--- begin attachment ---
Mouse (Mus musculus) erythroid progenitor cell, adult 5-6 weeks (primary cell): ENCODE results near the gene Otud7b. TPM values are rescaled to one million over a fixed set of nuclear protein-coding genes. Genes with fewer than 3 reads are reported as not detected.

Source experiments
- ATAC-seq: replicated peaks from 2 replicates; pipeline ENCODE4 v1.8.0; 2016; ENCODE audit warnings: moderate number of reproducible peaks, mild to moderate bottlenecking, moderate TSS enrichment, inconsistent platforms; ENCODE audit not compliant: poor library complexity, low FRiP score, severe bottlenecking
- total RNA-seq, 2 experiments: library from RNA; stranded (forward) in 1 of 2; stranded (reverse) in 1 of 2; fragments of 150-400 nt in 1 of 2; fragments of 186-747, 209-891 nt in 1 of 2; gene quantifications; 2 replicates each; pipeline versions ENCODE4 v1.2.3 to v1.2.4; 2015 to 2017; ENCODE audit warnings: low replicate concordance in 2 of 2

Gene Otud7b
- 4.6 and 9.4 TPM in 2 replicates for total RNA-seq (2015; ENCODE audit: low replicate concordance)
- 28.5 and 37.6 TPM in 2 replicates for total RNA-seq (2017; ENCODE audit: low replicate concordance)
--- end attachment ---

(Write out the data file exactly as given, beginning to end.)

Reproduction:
Mouse (Mus musculus) erythroid progenitor cell, adult 5-6 weeks (primary cell): ENCODE results near the gene Otud7b. TPM values are rescaled to one million over a fixed set of nuclear protein-coding genes. Genes with fewer than 3 reads are reported as not detected.

Source experiments
- ATAC-seq: replicated peaks from 2 replicates; pipeline ENCODE4 v1.8.0; 2016; ENCODE audit warnings: moderate number of reproducible peaks, mild to moderate bottlenecking, moderate TSS enrichment, inconsistent platforms; ENCODE audit not compliant: poor library complexity, low FRiP score, severe bottlenecking
- total RNA-seq, 2 experiments: library from RNA; stranded (forward) in 1 of 2; stranded (reverse) in 1 of 2; fragments of 150-400 nt in 1 of 2; fragments of 186-747, 209-891 nt in 1 of 2; gene quantifications; 2 replicates each; pipeline versions ENCODE4 v1.2.3 to v1.2.4; 2015 to 2017; ENCODE audit warnings: low replicate concordance in 2 of 2

Gene Otud7b
- 4.6 and 9.4 TPM in 2 replicates for total RNA-seq (2015; ENCODE audit: low replicate concordance)
- 28.5 and 37.6 TPM in 2 replicates for total RNA-seq (2017; ENCODE audit: low replicate concordance)